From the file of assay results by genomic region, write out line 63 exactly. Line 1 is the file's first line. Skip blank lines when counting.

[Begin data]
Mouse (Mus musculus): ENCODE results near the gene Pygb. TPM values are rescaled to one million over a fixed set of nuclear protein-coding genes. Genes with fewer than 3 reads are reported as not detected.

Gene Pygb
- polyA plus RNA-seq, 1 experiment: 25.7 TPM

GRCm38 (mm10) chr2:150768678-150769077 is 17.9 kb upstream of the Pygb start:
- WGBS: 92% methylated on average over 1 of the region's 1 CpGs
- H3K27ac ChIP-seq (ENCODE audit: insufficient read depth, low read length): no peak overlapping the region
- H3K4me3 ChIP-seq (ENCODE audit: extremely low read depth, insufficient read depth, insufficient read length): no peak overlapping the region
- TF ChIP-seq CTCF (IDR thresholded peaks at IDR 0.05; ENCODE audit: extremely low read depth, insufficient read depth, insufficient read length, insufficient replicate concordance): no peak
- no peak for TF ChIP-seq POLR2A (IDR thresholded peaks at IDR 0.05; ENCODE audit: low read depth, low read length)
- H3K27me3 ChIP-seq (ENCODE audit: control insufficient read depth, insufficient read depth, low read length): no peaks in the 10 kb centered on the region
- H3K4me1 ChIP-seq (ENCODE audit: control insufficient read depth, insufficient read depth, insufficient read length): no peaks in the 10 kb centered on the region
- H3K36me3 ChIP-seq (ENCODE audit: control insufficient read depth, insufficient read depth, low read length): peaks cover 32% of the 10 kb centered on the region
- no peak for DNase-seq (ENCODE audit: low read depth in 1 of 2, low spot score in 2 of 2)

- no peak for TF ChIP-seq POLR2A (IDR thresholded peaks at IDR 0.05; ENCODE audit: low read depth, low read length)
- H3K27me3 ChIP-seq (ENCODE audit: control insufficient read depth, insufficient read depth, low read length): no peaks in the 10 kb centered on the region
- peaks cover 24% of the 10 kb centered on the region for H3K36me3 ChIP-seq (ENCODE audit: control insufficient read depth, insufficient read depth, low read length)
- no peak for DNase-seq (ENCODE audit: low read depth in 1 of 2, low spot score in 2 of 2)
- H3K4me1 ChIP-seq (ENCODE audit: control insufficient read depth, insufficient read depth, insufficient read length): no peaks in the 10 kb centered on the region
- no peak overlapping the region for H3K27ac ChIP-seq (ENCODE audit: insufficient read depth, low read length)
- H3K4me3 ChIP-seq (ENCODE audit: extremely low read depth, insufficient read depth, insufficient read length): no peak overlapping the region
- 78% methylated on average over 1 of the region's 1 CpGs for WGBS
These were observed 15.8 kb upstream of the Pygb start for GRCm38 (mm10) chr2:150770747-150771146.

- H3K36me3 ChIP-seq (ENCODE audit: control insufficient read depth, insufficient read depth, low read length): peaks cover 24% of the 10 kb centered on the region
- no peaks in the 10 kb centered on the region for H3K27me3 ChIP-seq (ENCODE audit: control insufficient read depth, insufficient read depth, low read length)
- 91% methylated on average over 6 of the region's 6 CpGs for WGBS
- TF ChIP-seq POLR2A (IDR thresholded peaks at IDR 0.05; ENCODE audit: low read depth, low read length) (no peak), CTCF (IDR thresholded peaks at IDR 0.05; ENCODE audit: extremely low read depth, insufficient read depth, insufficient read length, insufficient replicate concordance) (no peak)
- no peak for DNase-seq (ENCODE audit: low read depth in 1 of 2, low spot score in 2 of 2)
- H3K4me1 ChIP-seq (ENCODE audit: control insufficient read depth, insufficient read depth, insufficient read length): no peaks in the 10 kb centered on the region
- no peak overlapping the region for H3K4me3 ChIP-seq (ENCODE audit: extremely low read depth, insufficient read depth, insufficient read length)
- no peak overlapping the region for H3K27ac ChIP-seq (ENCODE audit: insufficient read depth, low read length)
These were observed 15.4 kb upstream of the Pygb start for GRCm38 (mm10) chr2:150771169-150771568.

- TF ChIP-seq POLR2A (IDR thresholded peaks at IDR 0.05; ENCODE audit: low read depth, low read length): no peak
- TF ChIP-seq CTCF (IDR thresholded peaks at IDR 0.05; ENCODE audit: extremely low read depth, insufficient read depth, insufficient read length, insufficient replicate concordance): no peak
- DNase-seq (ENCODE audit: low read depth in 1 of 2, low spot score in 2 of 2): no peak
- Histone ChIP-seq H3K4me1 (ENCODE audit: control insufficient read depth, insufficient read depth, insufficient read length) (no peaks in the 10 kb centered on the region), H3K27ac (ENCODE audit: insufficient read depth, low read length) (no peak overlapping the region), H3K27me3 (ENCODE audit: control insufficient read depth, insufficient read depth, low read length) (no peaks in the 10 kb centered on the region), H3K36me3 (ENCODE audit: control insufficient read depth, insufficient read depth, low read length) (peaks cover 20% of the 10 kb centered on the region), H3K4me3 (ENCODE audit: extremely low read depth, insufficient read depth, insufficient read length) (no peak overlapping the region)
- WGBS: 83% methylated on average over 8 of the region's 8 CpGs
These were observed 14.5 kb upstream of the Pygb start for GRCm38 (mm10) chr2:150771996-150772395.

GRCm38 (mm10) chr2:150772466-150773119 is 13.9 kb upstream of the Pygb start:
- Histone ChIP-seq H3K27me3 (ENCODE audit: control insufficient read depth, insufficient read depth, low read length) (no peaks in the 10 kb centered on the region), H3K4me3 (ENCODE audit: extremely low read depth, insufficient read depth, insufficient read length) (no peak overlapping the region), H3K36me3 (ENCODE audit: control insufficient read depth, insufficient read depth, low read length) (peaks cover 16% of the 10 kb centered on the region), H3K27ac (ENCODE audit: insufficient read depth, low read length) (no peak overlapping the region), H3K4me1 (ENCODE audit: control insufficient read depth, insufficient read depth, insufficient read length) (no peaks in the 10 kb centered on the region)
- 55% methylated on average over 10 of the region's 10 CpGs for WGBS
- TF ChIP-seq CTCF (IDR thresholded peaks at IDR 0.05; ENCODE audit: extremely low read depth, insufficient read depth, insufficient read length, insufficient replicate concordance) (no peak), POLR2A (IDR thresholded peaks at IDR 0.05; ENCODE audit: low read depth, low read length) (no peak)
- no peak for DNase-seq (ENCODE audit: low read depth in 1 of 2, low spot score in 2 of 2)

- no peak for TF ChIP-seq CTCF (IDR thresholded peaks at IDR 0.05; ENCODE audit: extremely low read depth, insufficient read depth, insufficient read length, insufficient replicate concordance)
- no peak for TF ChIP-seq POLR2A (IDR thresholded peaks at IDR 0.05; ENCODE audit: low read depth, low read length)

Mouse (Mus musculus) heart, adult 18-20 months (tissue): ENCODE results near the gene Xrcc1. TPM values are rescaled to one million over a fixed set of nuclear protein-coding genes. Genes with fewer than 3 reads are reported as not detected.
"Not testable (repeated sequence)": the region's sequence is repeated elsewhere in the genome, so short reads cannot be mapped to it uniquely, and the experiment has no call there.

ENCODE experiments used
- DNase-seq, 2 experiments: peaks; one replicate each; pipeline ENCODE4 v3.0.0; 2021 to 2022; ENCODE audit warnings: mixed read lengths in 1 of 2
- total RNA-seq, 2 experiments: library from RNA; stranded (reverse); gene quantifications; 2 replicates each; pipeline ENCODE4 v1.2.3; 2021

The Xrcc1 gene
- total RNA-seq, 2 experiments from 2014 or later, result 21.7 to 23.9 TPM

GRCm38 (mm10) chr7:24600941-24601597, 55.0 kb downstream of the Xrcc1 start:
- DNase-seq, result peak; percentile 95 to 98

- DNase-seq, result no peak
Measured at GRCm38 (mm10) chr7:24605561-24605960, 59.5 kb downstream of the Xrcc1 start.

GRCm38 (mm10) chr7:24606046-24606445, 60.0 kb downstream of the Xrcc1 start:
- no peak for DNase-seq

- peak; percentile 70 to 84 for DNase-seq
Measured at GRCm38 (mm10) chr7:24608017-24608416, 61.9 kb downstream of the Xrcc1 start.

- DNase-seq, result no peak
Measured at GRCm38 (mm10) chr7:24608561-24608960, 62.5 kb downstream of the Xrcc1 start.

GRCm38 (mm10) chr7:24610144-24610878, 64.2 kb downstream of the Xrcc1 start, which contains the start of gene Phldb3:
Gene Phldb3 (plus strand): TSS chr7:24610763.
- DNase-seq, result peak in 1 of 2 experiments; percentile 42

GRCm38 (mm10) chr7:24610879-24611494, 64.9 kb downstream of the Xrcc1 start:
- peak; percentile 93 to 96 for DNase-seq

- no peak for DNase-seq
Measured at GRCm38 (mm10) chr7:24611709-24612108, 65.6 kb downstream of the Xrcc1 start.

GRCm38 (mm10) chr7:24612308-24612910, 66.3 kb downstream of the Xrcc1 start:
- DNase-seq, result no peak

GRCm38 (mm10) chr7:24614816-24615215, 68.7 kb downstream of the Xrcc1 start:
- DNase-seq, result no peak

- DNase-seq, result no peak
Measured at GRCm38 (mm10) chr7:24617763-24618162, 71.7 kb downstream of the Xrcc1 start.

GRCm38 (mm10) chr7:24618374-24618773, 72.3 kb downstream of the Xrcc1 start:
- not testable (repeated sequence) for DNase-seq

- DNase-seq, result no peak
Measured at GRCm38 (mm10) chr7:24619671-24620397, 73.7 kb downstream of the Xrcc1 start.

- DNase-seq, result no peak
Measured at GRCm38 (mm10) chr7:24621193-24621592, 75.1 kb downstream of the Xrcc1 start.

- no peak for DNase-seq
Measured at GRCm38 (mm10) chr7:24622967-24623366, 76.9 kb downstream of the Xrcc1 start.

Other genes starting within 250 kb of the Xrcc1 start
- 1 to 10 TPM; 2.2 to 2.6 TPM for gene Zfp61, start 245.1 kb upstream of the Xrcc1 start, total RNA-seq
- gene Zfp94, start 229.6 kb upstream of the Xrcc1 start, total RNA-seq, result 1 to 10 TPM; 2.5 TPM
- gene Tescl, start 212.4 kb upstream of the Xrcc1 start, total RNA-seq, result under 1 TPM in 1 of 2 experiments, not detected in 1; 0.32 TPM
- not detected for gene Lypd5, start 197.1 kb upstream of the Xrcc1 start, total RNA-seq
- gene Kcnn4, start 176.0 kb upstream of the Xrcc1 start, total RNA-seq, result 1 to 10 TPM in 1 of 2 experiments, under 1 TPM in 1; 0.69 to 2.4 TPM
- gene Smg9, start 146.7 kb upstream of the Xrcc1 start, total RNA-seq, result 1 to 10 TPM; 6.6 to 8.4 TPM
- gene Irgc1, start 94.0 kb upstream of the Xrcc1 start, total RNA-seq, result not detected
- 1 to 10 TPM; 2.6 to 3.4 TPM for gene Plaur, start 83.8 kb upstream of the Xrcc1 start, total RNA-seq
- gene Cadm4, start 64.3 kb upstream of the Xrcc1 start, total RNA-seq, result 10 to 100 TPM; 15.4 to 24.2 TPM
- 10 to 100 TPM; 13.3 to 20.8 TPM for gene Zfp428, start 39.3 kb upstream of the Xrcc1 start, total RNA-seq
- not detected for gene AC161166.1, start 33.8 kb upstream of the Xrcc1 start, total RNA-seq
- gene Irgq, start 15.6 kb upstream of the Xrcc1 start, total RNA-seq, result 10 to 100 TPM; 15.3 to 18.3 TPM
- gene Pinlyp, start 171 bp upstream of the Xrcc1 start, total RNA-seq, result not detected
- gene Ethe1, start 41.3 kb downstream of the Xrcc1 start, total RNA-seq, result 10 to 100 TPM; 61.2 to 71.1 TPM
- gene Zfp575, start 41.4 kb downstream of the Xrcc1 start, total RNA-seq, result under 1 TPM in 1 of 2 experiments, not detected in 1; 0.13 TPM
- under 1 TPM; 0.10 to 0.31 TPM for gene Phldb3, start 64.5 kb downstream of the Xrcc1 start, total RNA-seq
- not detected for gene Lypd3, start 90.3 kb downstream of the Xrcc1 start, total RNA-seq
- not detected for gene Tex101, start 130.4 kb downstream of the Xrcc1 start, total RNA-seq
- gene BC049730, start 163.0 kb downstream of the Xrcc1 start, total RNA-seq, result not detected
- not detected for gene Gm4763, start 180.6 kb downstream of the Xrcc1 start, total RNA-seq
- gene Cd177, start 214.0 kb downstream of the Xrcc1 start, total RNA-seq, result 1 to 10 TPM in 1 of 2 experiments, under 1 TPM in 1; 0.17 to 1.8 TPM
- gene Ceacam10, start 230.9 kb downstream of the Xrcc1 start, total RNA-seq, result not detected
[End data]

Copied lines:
Gene Phldb3 (plus strand): TSS chr7:24610763.